The Court of Final Appeal of Hong Kong is the court with the final adjudication power on the laws of Hong Kong.
Before 1 July 1997, Hong Kong was a British dependent territory, and the power of final adjudication on the laws of Hong Kong was vested in the Judicial Committee of the Privy Council in London. The sovereignty of Hong Kong was transferred from the United Kingdom to the People's Republic of China on 1 July 1997, and the Court of Final Appeal was thereby established in Central, Hong Kong. Since then, it serves as the court of last resort, thus executing the power of final adjudication on the laws of Hong Kong.
Under the Basic Law, the constitutional document of Hong Kong, the special administrative region remains a common law jurisdiction. Judges from other common law jurisdictions (including England and Wales) can be recruited and serve in the judiciary according to Article 92 of the Basic Law.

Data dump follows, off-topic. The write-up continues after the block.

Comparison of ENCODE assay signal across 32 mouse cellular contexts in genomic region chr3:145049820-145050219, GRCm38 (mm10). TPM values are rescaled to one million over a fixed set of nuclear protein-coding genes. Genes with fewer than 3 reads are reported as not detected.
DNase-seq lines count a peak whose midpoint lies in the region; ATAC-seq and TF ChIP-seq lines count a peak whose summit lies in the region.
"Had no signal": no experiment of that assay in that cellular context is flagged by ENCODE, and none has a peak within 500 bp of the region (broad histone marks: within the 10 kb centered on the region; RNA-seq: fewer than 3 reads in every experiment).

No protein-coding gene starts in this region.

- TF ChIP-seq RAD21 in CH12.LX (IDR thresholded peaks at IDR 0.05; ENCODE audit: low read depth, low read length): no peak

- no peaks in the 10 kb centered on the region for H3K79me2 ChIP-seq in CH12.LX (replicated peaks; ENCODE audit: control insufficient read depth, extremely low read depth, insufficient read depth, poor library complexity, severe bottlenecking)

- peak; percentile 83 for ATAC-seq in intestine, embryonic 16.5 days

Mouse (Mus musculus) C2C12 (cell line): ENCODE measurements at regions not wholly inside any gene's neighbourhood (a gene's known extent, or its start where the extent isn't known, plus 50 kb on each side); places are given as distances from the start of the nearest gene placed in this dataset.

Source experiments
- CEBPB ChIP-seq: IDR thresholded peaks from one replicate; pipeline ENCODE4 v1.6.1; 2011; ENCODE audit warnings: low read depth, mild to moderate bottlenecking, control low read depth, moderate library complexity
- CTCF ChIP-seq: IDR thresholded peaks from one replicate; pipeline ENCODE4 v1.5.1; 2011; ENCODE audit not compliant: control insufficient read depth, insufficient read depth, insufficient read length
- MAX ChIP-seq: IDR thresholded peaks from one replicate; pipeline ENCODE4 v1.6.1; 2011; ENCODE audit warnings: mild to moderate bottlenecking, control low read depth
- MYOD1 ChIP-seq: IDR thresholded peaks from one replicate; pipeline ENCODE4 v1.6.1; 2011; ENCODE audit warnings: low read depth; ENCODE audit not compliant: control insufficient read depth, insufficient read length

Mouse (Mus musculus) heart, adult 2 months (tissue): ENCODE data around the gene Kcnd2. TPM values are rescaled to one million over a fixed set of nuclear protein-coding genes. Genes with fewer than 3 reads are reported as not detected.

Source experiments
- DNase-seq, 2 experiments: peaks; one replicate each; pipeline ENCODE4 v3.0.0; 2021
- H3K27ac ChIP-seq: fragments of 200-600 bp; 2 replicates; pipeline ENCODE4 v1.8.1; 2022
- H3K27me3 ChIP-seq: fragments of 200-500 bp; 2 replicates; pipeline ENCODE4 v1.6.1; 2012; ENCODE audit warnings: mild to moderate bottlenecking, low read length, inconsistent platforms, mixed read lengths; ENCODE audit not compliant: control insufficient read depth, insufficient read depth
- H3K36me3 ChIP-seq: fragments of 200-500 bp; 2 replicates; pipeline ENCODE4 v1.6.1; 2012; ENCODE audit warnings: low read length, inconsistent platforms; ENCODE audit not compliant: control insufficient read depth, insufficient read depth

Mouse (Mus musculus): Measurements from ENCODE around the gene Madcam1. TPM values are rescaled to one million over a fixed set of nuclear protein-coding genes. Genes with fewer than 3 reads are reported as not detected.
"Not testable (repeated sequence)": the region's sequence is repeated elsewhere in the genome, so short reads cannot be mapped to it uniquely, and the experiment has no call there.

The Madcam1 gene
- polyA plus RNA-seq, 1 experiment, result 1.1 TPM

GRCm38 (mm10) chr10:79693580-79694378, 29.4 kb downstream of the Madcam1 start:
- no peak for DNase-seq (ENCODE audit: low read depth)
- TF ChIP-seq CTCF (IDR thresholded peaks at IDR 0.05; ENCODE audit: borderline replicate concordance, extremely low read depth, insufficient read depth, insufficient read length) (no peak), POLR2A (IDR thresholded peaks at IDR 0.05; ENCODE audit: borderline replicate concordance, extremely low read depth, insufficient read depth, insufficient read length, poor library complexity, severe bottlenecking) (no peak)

The court has the power of final interpretation with regard to all laws in force in Hong Kong save the Basic Law. The power of interpretation of the Basic Law is vested in the Standing Committee of the National People's Congress of China (NPCSC) by virtue of Article 158 of the Basic Law. However, the same Article delegates such power to the courts of Hong Kong for interpretation while handling court cases. Although this arrangement has attracted criticism of "undermining judicial independence", an interpretation by the NPCSC does not affect any court judgments already rendered. Controversy regarding this power of interpretation arose in the right of abode issue in 1999.
Since its inception, the court has been located in the Former French Mission Building, in Central.The Hong Kong Government is planning to relocate it to the present Legislative Council Building, which was originally designed to be a law court and was once the location of the colonial Supreme Court (1912-1985), in 2011.